This element featured highly in the Palace murder scandal. For, as Florence Tamagne explains, “it fascinated the public because it revealed an evolving homosexual subculture characterised by very different ways of experiencing and defining one’s homosexuality,” less hidden and slightly more accepted. Given that Dufrenne’s murder was on the front page of every kind of newspaper for 3 years, it forced the press and thereby public opinion to contemplate the existence of a homosexual subculture and to revive the debate on the merits and methods of its repression.

Guilty party or perfect victim?

The police investigation shone a spotlight on “homosexual prostitution,” an activity that usually remained in the shadow of female prostitution, which was much better documented and regulated.” Thus, the suspicion of guilt quickly fell on a man named Paul Laborie. Not only was he a sailor – a required figure in “the market for homosexual desires” – but he had a bad character: he was a violent, quarrelsome thief who used false identities and made a living from prostitution, his own as well as that of the men and women he pimped. An occasional drug dealer to boot, he made an ideal suspect.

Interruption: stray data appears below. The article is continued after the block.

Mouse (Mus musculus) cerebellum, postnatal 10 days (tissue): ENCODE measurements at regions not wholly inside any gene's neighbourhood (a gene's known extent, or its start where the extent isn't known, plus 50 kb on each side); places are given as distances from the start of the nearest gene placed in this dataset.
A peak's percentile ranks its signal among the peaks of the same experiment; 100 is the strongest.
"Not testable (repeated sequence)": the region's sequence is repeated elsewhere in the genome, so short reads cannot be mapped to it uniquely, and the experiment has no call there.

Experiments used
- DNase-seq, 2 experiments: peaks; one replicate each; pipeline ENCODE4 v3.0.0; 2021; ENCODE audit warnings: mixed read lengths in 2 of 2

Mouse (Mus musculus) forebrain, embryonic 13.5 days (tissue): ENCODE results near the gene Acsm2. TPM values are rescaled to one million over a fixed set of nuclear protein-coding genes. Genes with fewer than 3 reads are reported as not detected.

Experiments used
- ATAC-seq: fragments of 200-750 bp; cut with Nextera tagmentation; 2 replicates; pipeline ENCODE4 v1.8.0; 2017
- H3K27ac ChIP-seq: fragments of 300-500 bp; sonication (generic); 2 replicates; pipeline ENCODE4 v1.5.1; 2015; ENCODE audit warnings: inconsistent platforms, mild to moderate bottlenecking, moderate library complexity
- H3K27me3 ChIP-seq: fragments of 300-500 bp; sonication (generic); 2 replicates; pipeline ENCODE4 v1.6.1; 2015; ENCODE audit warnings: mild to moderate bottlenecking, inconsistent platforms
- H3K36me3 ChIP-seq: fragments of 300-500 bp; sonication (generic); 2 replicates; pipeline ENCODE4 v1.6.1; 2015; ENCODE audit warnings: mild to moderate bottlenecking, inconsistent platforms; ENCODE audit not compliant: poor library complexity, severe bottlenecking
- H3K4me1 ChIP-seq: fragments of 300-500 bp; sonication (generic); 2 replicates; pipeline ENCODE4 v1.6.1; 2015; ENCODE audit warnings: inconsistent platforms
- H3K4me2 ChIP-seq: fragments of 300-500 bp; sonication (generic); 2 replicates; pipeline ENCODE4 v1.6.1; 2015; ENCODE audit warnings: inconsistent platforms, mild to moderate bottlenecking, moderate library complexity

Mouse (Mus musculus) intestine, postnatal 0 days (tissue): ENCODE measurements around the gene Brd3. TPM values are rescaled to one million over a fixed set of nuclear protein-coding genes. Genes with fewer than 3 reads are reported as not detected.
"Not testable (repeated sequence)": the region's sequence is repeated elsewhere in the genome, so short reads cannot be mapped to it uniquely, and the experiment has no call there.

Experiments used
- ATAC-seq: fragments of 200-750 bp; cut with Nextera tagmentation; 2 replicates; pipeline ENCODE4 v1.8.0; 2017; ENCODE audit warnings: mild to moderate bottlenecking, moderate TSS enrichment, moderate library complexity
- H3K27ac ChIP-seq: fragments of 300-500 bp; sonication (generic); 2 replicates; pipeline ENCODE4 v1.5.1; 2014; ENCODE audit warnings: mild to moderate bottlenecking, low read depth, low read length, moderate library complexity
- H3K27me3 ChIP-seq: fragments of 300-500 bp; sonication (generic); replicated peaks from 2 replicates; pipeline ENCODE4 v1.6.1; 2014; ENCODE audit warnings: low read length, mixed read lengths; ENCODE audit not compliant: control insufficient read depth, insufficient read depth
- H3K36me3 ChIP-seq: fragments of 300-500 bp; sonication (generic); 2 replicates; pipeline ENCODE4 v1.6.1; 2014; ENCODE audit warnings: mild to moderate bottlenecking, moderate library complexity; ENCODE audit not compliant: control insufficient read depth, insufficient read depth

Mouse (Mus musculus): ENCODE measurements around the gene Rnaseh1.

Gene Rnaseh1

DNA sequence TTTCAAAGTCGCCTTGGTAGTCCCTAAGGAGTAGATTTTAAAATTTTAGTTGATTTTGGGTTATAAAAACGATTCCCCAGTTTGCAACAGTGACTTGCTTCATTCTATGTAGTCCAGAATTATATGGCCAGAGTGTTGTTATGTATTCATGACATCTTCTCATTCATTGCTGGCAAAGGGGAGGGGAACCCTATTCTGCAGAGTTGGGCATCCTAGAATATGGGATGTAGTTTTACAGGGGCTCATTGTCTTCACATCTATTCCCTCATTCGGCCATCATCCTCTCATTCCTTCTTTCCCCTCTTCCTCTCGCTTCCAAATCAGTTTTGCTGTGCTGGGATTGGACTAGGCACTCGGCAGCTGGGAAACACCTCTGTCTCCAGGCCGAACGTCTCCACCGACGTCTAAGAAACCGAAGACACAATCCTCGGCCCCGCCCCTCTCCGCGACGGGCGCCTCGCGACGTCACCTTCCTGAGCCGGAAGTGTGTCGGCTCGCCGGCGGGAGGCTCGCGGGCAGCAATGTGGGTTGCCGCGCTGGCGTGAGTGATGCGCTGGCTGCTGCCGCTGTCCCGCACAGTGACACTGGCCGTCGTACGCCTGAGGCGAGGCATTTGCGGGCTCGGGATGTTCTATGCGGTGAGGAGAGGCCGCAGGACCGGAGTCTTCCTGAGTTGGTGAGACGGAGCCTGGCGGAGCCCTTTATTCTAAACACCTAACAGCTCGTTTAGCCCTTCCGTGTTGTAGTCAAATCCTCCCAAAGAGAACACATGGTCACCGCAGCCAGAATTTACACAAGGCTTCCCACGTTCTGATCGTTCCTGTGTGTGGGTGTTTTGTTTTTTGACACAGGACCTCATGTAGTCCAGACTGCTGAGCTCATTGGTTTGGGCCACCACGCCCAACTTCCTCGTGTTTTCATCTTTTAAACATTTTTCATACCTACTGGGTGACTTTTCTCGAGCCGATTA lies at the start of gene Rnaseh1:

Despite the heavy charges against him, the police lacked evidence and the investigation went nowhere. This fuelled rumours used, even started, by the victim’s political opponents, particularly the involvement of the son of Louis-Jean Malvy, former minister of the Interior and radical-socialist member of parliament for the Lot region. Against a backdrop of police rivalry, the political right used the case as a chance to denounce France’s moral decline. For them, “the bodily and sexual metaphor came fully into play: the body of France, the Republic and of members of parliament seemed to be merging in the same decay.”